Property ownership has been central to our democracy since the birth of our nation. U.S. law has broadly supported the right of a property owner to sell, lease, gift or enjoy what is theirs for more than 240 years. The same concept applies to one’s work. Generally, if you invent, build, create, draw, or write it, it is yours to decide how and when it is used, and by whom.
One of the few exceptions can be found in the music industry today, where terrestrial AM/FM radio uses the music of hard-working performers without obtaining any form of permission or compensation. Satellite radio, streaming services and radio broadcasters throughout the developed world acknowledge and accept the property rights of music creators. It is time American terrestrial radio do the same.
The bipartisan Ask Musicians for Music (AM/FM) Act of 2019 introduced on November 14, 2019 by House Judiciary Chairman Jerrold Nadler (D-NY) in the House and Sen. Marsha Blackburn (R-TN) in the Senate will right this wrong. The legislation gives creators control of their own content by simply requiring broadcasters to obtain permission before transmitting content owned by another person. The concept of “giving one’s OK before their work can be played” is in place on all music listening platforms, except for terrestrial radio. It’s only fair that this principle be applied for radio as well.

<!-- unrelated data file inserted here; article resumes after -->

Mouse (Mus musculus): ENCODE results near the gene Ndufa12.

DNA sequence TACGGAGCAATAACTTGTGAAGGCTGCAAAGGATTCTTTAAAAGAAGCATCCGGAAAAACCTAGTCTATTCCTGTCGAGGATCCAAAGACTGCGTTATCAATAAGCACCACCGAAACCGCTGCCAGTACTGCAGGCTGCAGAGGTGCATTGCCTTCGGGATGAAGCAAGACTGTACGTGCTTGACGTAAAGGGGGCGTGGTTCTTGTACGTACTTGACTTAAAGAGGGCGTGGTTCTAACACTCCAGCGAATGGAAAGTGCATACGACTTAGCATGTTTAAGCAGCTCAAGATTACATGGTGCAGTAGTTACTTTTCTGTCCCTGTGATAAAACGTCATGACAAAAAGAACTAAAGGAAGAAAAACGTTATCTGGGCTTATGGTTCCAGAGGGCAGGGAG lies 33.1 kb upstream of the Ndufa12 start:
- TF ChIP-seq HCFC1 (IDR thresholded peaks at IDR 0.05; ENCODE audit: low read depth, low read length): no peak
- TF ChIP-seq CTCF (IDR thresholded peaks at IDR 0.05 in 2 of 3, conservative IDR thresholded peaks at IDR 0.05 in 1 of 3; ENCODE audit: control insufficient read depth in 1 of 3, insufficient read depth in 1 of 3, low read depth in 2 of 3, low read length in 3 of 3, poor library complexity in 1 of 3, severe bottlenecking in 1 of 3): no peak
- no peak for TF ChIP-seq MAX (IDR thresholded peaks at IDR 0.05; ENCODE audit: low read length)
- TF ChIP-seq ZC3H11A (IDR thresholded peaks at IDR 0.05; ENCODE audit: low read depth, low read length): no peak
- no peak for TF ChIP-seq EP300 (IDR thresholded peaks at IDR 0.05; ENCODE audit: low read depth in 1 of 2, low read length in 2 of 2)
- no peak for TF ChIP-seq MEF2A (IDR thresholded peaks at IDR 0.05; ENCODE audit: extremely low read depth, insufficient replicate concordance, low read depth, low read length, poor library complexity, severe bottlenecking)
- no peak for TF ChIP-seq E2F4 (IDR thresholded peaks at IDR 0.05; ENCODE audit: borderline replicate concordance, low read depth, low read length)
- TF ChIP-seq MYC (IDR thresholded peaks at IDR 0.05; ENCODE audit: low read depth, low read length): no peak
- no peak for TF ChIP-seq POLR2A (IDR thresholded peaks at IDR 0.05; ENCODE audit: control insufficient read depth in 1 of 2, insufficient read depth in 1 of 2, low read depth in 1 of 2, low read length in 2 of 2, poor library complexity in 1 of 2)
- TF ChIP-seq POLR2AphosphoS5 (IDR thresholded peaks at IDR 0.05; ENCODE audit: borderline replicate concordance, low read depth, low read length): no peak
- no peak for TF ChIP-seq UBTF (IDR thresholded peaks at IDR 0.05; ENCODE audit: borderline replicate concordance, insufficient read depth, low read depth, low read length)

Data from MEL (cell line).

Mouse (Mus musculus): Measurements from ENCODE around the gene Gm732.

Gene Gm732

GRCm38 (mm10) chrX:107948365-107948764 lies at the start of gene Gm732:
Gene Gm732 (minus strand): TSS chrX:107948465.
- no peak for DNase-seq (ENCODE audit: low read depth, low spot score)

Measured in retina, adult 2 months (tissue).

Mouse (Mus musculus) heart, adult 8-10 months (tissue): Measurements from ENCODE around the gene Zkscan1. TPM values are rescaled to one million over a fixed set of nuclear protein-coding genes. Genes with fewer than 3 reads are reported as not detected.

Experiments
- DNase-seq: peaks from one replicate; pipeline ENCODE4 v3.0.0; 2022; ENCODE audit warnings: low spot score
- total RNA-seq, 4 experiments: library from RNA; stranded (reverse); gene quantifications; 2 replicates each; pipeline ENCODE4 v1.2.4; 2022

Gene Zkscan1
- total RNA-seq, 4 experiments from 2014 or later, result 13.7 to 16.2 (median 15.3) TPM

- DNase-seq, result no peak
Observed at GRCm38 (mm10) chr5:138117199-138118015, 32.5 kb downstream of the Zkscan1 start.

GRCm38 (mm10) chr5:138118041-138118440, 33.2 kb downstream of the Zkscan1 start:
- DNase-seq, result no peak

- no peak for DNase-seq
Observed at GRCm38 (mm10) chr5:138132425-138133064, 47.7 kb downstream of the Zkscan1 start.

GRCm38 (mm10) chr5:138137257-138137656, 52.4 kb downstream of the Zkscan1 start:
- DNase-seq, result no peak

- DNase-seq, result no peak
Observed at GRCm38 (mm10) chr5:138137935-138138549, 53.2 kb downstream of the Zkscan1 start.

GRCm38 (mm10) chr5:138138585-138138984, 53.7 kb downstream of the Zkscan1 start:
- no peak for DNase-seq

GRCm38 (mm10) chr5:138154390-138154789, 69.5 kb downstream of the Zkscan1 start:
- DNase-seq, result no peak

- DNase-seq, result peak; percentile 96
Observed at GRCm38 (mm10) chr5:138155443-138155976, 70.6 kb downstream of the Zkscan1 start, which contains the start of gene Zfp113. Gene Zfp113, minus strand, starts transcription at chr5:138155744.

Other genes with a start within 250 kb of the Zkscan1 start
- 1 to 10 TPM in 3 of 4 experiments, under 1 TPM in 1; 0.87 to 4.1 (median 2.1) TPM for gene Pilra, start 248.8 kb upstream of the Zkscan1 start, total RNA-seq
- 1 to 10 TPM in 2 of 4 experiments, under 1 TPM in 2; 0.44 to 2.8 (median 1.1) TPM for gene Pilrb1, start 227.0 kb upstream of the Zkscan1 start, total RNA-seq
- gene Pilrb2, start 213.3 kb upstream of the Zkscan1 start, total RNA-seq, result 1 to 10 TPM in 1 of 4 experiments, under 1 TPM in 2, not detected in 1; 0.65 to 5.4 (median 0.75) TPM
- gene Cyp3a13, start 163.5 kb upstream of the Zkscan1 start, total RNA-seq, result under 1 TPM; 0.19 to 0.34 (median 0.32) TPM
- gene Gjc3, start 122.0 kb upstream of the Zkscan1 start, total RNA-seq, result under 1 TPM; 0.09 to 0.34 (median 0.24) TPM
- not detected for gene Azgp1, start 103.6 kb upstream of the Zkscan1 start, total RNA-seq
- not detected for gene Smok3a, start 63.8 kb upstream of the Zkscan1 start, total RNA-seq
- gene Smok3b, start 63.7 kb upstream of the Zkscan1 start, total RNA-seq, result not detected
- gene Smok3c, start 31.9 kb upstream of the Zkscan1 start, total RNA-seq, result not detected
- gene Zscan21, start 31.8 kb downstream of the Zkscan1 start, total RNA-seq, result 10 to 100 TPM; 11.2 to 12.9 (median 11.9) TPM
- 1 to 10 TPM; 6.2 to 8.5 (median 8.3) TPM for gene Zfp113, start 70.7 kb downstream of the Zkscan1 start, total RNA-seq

The Ask Musicians for Music (AM/FM) Act of 2019 would:
- Give music creators the rights that broadcasters currently enjoy. Obtaining permission before airing content should not be a new idea to radio broadcasters. In fact, the AM/FM Act simply asserts the same rights for music creators that broadcasters demand for themselves. Under current law, cable operators must obtain permission from commercial broadcasters before carrying their programming.
- Empower music creators to grant permission and seek payment. Under this legislation, artists who want to allow terrestrial radio to use their work for free can choose to do so. Artists seeking compensation for their work can attempt to negotiate rates with broadcasters in exchange for permission for it to be aired.
- Focus on large broadcasters. While music creators could negotiate rates with large broadcasters before they can air their recordings, this legislation protect small, public, college, and other non-commercial stations.
Contact your Members of Congress and tell them you stand against Big Radio.Contact congress